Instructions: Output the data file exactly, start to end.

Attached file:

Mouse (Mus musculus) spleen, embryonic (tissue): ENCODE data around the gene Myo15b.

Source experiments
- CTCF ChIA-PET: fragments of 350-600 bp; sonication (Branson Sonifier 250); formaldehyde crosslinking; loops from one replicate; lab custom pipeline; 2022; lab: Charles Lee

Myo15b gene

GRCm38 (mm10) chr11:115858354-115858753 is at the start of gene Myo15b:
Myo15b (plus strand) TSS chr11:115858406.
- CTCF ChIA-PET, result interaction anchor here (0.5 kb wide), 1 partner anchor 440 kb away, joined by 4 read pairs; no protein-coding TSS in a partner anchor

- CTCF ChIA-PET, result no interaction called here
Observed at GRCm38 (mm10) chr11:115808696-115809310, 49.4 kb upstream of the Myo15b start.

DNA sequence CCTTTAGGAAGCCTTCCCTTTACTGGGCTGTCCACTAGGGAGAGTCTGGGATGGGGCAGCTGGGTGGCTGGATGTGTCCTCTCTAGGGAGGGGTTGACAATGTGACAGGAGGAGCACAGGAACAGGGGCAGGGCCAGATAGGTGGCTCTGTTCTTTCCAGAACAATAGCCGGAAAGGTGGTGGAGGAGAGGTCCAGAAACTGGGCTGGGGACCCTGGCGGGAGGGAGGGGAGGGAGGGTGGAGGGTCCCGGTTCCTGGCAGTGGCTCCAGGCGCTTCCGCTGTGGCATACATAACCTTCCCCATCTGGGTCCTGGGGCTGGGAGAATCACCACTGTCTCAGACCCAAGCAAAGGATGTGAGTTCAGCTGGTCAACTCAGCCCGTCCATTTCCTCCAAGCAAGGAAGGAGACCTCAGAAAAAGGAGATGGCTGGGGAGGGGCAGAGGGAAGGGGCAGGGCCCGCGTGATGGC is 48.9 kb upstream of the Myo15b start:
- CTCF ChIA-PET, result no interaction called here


Mouse (Mus musculus) spleen, embryonic (tissue): ENCODE data around the gene Myo15b.

Source experiments
- CTCF ChIA-PET: fragments of 350-600 bp; sonication (Branson Sonifier 250); formaldehyde crosslinking; loops from one replicate; lab custom pipeline; 2022; lab: Charles Lee

Myo15b gene

GRCm38 (mm10) chr11:115858354-115858753 is at the start of gene Myo15b:
Myo15b (plus strand) TSS chr11:115858406.
- CTCF ChIA-PET, result interaction anchor here (0.5 kb wide), 1 partner anchor 440 kb away, joined by 4 read pairs; no protein-coding TSS in a partner anchor

- CTCF ChIA-PET, result no interaction called here
Observed at GRCm38 (mm10) chr11:115808696-115809310, 49.4 kb upstream of the Myo15b start.

DNA sequence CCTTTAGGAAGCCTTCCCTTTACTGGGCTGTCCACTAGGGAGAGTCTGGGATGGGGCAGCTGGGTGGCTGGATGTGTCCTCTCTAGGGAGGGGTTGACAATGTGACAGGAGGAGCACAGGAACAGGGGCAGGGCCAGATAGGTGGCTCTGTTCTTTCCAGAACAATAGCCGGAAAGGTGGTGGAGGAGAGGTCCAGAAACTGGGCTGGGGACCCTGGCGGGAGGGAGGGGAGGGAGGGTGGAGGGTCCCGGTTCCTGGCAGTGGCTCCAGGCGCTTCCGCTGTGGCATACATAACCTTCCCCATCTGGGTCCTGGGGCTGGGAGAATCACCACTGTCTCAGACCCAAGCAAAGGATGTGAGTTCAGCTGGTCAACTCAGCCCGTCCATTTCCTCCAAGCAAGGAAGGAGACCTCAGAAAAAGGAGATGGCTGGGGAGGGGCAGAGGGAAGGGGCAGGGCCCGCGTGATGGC is 48.9 kb upstream of the Myo15b start:
- CTCF ChIA-PET, result no interaction called here